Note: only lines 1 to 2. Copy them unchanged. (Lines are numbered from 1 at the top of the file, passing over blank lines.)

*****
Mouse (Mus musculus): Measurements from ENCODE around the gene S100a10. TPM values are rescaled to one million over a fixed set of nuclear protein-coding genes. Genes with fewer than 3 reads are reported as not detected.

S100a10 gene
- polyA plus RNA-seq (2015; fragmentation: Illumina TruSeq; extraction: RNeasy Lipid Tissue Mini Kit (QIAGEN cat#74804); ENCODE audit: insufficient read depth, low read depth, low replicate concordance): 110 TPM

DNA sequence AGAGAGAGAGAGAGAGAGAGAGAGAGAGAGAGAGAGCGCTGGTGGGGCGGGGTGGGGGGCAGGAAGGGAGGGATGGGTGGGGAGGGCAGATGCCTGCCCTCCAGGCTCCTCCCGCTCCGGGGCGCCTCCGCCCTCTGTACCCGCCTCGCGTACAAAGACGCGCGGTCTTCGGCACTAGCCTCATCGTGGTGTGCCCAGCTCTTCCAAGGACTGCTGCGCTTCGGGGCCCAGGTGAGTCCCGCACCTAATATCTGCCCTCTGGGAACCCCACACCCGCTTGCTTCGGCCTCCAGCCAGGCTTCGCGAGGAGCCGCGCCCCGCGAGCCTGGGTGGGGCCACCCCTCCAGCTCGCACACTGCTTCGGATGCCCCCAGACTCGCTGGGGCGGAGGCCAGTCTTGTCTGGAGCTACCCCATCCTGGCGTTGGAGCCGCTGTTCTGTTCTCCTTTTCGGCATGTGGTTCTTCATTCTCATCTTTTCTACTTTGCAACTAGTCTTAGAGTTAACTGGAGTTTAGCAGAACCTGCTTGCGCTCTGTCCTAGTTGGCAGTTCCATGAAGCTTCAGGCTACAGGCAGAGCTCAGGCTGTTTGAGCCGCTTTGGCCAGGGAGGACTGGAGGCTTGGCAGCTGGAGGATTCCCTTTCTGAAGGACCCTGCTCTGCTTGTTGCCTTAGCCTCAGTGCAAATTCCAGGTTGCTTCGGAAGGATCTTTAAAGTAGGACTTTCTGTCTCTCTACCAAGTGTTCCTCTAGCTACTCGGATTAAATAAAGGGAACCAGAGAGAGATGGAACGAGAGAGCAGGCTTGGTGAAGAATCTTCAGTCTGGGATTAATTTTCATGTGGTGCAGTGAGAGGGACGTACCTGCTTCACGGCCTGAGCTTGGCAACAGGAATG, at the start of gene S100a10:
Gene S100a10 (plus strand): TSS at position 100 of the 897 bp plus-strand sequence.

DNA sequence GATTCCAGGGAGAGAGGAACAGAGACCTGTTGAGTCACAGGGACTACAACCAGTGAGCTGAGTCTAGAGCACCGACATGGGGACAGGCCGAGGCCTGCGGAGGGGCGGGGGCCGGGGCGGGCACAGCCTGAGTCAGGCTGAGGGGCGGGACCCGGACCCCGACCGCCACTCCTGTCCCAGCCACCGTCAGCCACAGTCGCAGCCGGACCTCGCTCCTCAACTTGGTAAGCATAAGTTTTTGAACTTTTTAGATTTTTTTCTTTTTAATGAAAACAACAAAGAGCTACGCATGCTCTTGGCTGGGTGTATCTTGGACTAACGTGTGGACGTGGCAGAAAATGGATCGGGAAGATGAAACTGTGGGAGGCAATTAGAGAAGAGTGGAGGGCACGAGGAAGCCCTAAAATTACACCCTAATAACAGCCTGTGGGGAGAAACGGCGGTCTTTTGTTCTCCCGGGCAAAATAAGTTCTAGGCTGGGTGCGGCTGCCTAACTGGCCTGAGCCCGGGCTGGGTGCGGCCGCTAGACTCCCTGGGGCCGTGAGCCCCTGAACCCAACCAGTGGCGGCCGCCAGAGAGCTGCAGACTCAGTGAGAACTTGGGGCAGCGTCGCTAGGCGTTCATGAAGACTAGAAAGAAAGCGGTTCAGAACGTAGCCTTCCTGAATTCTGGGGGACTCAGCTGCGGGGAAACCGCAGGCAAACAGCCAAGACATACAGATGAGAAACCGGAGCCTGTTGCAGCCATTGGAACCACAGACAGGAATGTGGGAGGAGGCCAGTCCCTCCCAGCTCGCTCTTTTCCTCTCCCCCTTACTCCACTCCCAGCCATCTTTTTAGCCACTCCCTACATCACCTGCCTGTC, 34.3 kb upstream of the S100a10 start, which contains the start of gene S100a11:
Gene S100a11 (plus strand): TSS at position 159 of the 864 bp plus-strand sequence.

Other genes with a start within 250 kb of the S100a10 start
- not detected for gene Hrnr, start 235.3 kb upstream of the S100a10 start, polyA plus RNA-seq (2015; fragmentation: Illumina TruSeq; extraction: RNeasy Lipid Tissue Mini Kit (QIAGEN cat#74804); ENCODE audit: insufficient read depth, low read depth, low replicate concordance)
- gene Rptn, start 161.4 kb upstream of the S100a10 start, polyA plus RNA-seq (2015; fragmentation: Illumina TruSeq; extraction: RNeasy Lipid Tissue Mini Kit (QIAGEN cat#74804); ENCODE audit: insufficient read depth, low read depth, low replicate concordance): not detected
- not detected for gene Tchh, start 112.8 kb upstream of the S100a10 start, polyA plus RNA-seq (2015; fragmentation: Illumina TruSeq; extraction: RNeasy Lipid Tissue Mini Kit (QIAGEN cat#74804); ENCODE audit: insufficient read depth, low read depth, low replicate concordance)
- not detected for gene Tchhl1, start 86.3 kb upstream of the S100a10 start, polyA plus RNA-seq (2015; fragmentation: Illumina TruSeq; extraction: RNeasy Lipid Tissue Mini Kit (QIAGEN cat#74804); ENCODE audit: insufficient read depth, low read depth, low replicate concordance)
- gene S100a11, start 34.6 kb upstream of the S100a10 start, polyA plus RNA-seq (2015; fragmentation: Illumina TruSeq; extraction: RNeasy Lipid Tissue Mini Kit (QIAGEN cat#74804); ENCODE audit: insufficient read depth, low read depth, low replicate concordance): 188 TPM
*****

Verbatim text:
Mouse (Mus musculus): Measurements from ENCODE around the gene S100a10. TPM values are rescaled to one million over a fixed set of nuclear protein-coding genes. Genes with fewer than 3 reads are reported as not detected.

S100a10 gene